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Edited by jimandlaura26, 23 October 2020 - 02:33 PM.

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#21 freakynorm

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Posted 23 October 2020 - 02:09 PM

I actually made a custom base for the dob to level it and added a setting circle to the base and put an inclinometer on the tube and it works ok to find stuff. It can get to be a bit tedious but it does work.

 

Thanks for the suggestions so far. My yard is pretty crappy for a permanent set up like a shed/observatory. I can only see about 1/3rd of the sky from it. My in-laws have some property out in the sticks about 20 minutes from me where it's a very dark sky and I have about 90% of the sky visible to me. 

 

I am honestly ok with seeing the Messier catalog. I don't really try to find the faintest of fuzzies. I can sit and stare at M31 all night long and be happy. A nice clear view of a wide field of stars is great too. I will sit and look at the Double Double cluster all night too. 

 

I am really liking the idea of the iOptron mount paired up with a Astro-Tech AT102ED. Down the road, I could add a Mak or SCT to the setup like MrRoberts has. There are 2 AT102 models, one with higher end glass and the price difference is substantial, about $500 but not sure if it would be worth it for just visual usage.  


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#22 rustynpp

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Posted 23 October 2020 - 02:26 PM

I am really liking the idea of the iOptron mount paired up with a Astro-Tech AT102ED. Down the road, I could add a Mak or SCT to the setup like MrRoberts has. There are 2 AT102 models, one with higher end glass and the price difference is substantial, about $500 but not sure if it would be worth it for just visual usage.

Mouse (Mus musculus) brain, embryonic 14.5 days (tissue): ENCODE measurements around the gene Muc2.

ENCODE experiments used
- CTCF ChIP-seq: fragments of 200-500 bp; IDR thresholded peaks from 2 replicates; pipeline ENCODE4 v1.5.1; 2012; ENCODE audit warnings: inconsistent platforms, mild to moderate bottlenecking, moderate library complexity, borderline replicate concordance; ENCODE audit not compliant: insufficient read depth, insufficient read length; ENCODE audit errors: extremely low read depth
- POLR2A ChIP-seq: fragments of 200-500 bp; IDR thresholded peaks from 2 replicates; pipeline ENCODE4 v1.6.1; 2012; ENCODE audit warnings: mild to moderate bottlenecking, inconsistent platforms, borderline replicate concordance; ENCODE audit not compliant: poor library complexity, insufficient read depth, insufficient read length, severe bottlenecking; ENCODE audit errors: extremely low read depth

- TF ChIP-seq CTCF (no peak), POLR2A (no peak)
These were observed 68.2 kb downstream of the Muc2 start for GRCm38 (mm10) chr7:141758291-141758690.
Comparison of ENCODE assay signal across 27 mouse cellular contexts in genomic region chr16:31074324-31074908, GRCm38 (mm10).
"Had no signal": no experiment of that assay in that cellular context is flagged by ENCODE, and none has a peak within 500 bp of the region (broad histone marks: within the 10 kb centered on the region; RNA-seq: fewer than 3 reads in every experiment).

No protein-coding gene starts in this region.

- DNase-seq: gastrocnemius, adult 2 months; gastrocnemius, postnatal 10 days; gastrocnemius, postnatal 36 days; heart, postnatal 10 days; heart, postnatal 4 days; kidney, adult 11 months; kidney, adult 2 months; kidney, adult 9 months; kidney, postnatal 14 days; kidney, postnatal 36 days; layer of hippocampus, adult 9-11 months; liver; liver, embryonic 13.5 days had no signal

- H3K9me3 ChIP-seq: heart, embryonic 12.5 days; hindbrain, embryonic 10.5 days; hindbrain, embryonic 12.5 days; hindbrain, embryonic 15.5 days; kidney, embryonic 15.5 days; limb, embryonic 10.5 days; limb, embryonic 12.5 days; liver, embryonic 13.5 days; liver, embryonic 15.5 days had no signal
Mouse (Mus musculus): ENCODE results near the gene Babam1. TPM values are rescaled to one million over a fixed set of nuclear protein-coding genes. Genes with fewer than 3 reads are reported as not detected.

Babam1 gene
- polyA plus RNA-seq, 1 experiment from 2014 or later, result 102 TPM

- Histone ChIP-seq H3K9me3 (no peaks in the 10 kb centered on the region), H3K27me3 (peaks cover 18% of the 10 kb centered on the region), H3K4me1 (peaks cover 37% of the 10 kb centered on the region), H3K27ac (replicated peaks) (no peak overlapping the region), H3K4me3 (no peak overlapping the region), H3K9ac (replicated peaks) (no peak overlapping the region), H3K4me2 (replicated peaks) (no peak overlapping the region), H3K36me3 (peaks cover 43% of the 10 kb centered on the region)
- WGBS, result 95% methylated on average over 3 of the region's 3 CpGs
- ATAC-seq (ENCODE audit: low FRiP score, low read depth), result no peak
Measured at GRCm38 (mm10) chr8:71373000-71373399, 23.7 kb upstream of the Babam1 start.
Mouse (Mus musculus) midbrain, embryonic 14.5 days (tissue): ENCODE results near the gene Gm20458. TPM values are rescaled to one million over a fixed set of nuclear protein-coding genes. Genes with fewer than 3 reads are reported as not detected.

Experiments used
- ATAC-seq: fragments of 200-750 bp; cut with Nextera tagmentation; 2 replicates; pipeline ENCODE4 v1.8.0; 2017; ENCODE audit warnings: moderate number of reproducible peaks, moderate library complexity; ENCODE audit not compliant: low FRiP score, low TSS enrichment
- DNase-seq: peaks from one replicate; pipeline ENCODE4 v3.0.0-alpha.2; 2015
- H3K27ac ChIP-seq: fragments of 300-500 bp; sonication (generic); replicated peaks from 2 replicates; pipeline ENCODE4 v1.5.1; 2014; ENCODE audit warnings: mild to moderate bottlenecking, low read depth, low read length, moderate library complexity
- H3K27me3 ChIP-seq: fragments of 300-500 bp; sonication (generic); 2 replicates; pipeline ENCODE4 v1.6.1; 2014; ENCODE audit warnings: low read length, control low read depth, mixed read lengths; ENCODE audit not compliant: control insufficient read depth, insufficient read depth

This sounds like a good plan to me. The 4" f7 ED doublets that are offered by several manufacturers are really terrific visual instruments. Personally I wouldn't hesitate to pay a bit extra for the higher-end model from AT - the improvement from the better glass will absolutely be noticable (at least with regard to CA), and the rotating focuser and handle are two highly underrated ergonomic features that will greatly improve the user experience of the scope (at least they have in my experience).

 

If I were in your shoes I would spend the money that you plan to put towards the go-to iOptron mount instead towards a really high-end manual alt-az mount, like the DM4 or 6 that Jim suggested. But that's just personal preference. 

 

Cheers,

Nick


Edited by rustynpp, 23 October 2020 - 02:26 PM.

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#23 Rollo

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Posted 23 October 2020 - 08:12 PM

I currently have an 8" dob which was my first telescope. It's was fairly inexpensive and sort of an impulse buy. It's not the most portable or easy scope to transport though. I did a few outings with it and it's just awkward to lug around and it can be a struggle to find objects since it's all manual and I can't upgrade it easily to a go-to setup. I ended up getting a small grab and go Meade 80mm ETX go-to scope but it's pretty old and the tripod isn't the most stable so I want something with a bit more quality and durability.